Question 7: Will campaign finance reform happen in 2010?

Except for a few party diehards, virtually everyone in BC wants to get big money out of politics. Overwhelmingly, British Columbians are suspicious of donations from non-voters like corporations and unions.  Yet the influence of money grows.

It is the “Wild West” in British Columbia. The rules on who can donate are almost non-existent, with no restrictions (as Quebec and Manitoba) on donations from non-voters like corporations, associations and unions.  So as a result in 2008, (the last year for which full-year figures are available) the B.C. Liberals took in $4.7 million from non-voting corporations and unions compared to about $0.5 million for the NDP. 

Even more surprising is the fact that BC law allows anonymous donations (up to a total of $10,000). BC is the only place I have ever heard of that allows political money to flow into party coffers with no name attached. It is a recipe for corruption.

In 2004, Elections BC confirmed Dogwood Initiative’s complaint that the BC Liberal Party had failed to properly disclose 478 donations totalling $510,140.49 in 2001 saying, “[We] concur that the [BC Liberal] party did not consistently report correct amounts for combined contributions… to the party and its candidates in the 2001 General Election…” As a result of our complaint Elections BC now has an automated online search engine to track political donations.

In 2005, Carole James tried to broaden discussion of campaign finance reform in BC by introducing a private members’ bill which banned corporate and union donations, imposed a $1,000 cap on personal donations and introduced a review of third party advertising limits. The Bill failed and little has been heard on the issue since.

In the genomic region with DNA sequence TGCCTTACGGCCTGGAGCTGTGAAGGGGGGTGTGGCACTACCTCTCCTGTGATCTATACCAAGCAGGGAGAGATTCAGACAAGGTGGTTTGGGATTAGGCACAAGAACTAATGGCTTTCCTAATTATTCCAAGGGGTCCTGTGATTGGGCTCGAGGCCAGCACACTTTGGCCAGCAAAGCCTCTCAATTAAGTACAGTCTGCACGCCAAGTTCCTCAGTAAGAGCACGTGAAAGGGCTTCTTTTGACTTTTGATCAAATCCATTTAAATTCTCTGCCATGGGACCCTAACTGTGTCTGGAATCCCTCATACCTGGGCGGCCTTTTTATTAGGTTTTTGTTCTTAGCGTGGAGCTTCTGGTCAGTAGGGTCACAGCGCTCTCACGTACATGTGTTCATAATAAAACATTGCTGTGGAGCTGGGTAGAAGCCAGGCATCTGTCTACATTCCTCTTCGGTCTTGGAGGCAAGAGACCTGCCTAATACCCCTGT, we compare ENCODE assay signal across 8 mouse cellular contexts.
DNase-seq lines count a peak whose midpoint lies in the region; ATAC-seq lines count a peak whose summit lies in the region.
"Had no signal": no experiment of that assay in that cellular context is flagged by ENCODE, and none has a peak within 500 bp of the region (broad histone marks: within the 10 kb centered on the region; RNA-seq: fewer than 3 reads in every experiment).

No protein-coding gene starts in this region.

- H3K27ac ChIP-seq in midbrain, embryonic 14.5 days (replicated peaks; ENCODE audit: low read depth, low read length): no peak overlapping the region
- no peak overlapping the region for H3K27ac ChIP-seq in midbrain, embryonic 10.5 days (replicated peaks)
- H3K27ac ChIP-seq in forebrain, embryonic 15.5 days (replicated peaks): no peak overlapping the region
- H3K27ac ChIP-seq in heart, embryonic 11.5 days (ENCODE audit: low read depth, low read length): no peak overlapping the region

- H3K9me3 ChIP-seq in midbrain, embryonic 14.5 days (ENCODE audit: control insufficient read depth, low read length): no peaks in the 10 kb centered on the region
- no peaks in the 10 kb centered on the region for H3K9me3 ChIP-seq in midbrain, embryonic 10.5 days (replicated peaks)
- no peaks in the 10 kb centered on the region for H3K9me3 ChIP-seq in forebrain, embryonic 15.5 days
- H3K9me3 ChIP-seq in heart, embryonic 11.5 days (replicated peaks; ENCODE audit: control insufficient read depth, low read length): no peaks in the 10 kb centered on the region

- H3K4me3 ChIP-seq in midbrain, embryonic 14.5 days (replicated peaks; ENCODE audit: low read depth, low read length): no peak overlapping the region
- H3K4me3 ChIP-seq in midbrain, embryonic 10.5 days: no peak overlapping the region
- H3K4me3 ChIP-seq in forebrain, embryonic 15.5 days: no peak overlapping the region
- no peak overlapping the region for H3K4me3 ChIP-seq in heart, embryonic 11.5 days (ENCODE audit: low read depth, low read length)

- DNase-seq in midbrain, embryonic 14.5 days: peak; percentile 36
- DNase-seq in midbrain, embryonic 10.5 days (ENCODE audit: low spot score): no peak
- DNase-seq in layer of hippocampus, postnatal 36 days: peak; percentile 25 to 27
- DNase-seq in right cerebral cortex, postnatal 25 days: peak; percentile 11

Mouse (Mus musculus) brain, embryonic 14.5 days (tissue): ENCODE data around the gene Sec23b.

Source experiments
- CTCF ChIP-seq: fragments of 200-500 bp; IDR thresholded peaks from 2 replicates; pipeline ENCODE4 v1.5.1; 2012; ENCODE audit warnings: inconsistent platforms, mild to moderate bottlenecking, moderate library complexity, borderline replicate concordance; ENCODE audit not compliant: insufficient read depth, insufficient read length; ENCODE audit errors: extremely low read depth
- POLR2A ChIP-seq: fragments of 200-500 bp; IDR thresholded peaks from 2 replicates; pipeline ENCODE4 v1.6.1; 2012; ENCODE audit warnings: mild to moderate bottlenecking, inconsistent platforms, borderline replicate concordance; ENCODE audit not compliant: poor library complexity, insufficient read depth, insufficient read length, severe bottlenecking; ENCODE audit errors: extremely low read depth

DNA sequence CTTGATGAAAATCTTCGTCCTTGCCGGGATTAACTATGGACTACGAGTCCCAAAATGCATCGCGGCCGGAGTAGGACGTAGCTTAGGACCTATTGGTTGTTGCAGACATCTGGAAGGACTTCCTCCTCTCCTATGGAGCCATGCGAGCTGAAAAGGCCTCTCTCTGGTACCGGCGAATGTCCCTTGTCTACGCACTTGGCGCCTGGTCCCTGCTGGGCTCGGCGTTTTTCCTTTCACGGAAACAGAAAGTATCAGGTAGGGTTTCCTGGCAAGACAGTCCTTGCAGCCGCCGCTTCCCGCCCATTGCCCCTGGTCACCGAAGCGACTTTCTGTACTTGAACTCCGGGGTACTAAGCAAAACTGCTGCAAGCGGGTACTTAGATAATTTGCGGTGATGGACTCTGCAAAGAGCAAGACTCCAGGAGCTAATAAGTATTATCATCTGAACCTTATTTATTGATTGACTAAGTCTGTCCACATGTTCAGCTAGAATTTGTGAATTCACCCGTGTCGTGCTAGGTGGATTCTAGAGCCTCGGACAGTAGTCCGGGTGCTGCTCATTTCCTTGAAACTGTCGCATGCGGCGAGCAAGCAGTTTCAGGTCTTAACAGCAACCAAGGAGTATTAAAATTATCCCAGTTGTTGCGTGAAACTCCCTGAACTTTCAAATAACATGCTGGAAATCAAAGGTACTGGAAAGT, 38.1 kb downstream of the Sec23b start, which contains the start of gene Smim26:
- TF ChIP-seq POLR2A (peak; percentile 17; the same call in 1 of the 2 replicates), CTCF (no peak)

Bringing accountability back into politics is essential in supporting the values of freedom and diversity in meaningful political speech. It is time that the true voters-people like you and I-had the right to determine the direction of political power.

I predict that 2010 will be the year that civil society groups begin to organize to modernize BC’s campaign finance laws and bring them up to the standard of other provinces and the Federal government.

Previous Questions for 2010

  1. Will there be a federal election in 2010?

  2. Which BC party will get a new leader after the Olympics?

  3. Will the huge expansion of coal mining in BC come under scrutiny in 2010?

  4. Will leaders in Capital Region be able to stop reckless development on the Wild Coast and the Saanich Peninsula?

  5. Will British Columbians take to the streets in 2010 to push for action on global warming?

  6. Will a new super tanker port be built in Kitimat to ship tar sands oil to China?

Tomorrow’s Question:

Will BC prioritize green jobs and energy conservation or simply more subsidies to oil and gas companies?